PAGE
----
However, at the same time, other groups had developed second-generation CD30-specific antibodies recognizing different CD30-epitopes and could demonstrate in vitro activity by growth inhibition of cultured cell lines and, in some instances, direct in vivo efficacy by reduced growth of tumor xenografts in SCID mouse models. This effect was not observed with first-generation CD30-specific antibodies such as BerH2. The precise mechanism underlying this inhibition remained unknown, and the authors speculated that the second-generation CD30-specific Mabs were directed against the CD30-ligand-binding site and, therefore, might directly affect antigen–ligand interaction resulting in impaired cell growth (43). However, conflicting data were published subsequently since some second-generation Mabs such as 5F11 activated the NF-κB pathway and the antiapoptotic protein cellular FLICE (Fas-associating protein with death domain-like interleukin-1β-converting enzyme) inhibitory protein (c-flip) causing apoptosis resistance and, thus, limiting the potential clinical use of 5F11. To overcome this resistance, 5F11 had to be combined with proteasome inhibitors such as bortezomib and this combination demonstrated a synergistic cytotoxic effect in vitro and in a human cHL xenograft model provided that 5F11 preceded bortezomib treatment (44).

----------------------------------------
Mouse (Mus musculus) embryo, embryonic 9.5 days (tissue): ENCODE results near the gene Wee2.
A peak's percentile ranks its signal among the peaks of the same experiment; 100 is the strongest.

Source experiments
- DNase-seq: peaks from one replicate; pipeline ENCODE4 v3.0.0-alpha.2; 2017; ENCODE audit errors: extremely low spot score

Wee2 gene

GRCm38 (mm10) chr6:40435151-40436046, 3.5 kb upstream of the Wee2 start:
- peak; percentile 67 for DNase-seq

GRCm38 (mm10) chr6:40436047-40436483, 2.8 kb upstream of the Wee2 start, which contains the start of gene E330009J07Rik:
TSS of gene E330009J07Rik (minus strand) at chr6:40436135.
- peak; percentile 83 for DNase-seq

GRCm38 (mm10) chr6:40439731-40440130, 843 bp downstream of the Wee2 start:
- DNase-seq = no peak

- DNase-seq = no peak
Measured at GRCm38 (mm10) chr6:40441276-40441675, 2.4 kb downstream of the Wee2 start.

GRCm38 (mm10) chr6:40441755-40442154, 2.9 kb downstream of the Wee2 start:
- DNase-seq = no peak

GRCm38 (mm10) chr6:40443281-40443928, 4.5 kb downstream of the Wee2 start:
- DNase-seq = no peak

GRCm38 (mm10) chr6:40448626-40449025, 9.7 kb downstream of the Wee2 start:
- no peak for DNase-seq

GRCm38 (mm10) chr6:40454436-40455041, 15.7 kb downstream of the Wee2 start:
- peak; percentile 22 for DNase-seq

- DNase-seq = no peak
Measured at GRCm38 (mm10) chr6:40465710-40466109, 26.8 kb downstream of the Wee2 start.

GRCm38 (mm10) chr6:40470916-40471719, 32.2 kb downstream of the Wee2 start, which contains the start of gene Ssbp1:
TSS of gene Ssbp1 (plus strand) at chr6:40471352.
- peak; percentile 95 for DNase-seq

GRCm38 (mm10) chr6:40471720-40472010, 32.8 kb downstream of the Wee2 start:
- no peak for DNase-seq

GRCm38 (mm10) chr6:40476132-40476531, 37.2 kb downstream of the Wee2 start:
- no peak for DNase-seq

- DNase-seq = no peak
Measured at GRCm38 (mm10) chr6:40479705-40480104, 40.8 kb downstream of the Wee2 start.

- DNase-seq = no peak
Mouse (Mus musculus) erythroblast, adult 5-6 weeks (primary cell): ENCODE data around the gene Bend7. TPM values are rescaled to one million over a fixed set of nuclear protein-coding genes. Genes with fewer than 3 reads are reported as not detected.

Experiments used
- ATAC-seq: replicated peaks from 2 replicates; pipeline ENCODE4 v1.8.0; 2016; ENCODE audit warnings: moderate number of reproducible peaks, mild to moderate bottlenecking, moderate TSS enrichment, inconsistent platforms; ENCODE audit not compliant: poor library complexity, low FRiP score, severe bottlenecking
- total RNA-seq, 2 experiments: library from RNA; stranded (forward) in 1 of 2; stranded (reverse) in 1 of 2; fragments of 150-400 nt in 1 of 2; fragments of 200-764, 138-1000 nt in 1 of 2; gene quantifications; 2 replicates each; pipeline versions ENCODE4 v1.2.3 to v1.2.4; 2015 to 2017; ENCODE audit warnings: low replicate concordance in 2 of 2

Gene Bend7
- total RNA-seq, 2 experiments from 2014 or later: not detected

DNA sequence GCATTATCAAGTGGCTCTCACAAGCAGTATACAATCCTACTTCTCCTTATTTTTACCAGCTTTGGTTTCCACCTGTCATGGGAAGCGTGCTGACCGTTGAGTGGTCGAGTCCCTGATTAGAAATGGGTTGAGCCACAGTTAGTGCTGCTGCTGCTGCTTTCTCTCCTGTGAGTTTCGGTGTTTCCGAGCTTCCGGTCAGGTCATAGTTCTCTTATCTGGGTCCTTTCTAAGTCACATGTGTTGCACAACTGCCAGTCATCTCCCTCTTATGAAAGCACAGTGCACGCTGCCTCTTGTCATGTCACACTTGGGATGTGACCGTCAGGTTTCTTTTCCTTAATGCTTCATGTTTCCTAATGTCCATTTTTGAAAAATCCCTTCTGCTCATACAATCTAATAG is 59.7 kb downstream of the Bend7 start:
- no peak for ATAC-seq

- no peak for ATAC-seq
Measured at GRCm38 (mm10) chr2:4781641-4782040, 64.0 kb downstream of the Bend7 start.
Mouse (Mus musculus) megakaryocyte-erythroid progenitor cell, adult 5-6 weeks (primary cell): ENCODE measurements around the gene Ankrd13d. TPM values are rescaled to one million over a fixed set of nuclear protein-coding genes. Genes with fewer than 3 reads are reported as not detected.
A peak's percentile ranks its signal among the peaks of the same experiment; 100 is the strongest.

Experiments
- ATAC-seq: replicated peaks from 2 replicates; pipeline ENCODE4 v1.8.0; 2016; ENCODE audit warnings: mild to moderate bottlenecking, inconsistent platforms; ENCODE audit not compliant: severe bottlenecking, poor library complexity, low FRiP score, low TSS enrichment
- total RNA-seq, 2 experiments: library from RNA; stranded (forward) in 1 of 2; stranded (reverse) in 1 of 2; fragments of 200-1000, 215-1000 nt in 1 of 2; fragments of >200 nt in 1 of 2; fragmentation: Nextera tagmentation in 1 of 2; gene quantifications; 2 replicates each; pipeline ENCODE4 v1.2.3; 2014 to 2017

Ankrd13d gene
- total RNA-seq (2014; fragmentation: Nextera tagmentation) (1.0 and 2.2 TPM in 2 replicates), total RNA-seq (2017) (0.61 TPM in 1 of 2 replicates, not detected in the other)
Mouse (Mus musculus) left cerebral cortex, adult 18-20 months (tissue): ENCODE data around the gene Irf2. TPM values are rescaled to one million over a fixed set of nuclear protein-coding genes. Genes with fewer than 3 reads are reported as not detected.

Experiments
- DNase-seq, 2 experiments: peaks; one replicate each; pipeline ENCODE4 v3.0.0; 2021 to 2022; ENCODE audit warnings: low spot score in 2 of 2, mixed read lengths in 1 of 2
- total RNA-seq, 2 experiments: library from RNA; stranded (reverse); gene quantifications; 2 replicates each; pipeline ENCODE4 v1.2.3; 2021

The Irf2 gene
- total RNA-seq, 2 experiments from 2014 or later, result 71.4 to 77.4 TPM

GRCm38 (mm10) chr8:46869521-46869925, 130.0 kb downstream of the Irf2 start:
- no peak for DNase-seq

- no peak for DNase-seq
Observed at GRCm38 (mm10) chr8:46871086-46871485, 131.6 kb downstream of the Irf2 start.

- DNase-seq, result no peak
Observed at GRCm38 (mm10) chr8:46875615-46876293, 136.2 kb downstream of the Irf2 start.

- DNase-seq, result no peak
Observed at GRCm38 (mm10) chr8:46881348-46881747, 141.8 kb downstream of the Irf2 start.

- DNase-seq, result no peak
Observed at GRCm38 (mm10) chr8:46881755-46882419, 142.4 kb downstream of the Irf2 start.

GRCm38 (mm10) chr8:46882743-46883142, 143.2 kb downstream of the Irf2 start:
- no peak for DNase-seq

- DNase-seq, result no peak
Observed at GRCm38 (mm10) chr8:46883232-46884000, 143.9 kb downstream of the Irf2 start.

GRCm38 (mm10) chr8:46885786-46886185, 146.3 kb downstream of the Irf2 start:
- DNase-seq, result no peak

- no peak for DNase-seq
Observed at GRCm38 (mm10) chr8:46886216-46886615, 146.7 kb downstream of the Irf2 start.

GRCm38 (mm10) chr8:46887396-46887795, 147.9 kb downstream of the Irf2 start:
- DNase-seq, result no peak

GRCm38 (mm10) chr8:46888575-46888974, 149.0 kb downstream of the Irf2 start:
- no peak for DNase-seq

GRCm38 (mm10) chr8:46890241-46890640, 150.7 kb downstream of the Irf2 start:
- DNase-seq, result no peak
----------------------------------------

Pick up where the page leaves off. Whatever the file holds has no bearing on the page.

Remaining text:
Nevertheless, the data on the second-generation CD30-specific Mabs sparked renewed interest in the clinical use of unconjugated CD30-specific antibodies and resulted in multiple clinical trials treating relapsed and refractory patients with CD30+ lymphomas with CD30-specific Mabs. These trials have evaluated primarily chimeric or even fully human antibodies such as cAC10 (SGN-30) or 5F11 (MDX-60), respectively.

Clinical Development of SGN-30